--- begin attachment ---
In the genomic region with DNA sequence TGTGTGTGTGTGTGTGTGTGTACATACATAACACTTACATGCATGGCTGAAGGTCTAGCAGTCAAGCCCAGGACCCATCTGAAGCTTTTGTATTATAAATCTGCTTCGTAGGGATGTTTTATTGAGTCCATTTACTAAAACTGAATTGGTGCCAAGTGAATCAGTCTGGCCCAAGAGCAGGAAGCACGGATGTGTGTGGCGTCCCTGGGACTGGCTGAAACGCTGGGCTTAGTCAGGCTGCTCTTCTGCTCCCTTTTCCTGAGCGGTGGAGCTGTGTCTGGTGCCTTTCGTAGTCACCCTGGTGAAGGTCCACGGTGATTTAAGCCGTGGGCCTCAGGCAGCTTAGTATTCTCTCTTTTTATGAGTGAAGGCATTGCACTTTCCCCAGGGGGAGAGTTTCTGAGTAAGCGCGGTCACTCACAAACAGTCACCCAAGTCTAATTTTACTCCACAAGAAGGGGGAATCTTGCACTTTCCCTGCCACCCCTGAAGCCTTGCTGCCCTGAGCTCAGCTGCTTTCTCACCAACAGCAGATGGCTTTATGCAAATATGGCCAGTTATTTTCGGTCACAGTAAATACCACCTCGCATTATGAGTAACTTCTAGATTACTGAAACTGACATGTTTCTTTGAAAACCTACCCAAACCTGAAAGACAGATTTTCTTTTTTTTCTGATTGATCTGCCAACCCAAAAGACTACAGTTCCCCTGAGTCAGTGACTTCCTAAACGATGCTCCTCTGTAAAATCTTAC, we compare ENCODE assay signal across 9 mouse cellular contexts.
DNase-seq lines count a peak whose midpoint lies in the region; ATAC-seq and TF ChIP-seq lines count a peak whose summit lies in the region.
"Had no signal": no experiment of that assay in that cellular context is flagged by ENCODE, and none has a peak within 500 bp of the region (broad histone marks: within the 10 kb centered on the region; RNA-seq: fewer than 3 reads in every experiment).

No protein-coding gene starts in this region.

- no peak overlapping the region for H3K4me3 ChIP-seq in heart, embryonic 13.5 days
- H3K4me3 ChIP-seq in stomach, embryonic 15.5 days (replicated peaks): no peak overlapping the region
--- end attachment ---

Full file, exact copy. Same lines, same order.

In the genomic region with DNA sequence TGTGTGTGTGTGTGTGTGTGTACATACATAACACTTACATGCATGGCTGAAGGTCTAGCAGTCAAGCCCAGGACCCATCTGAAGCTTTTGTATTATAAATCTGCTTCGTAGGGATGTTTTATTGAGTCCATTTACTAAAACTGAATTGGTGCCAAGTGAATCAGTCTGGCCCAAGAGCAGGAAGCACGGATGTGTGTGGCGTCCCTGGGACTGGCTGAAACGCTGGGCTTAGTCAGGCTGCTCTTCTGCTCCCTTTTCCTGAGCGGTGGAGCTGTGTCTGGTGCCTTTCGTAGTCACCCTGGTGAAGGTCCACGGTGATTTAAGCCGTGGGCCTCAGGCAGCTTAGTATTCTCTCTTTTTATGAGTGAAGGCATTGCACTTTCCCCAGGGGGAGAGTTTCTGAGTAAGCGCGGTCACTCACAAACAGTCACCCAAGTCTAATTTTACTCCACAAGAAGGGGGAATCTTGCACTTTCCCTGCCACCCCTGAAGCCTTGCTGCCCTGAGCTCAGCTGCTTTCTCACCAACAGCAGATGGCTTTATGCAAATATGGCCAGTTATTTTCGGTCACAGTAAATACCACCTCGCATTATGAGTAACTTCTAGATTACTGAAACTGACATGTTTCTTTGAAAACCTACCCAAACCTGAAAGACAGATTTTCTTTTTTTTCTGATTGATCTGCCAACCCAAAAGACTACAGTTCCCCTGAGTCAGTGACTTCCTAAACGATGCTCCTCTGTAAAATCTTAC, we compare ENCODE assay signal across 9 mouse cellular contexts.
DNase-seq lines count a peak whose midpoint lies in the region; ATAC-seq and TF ChIP-seq lines count a peak whose summit lies in the region.
"Had no signal": no experiment of that assay in that cellular context is flagged by ENCODE, and none has a peak within 500 bp of the region (broad histone marks: within the 10 kb centered on the region; RNA-seq: fewer than 3 reads in every experiment).

No protein-coding gene starts in this region.

- no peak overlapping the region for H3K4me3 ChIP-seq in heart, embryonic 13.5 days
- H3K4me3 ChIP-seq in stomach, embryonic 15.5 days (replicated peaks): no peak overlapping the region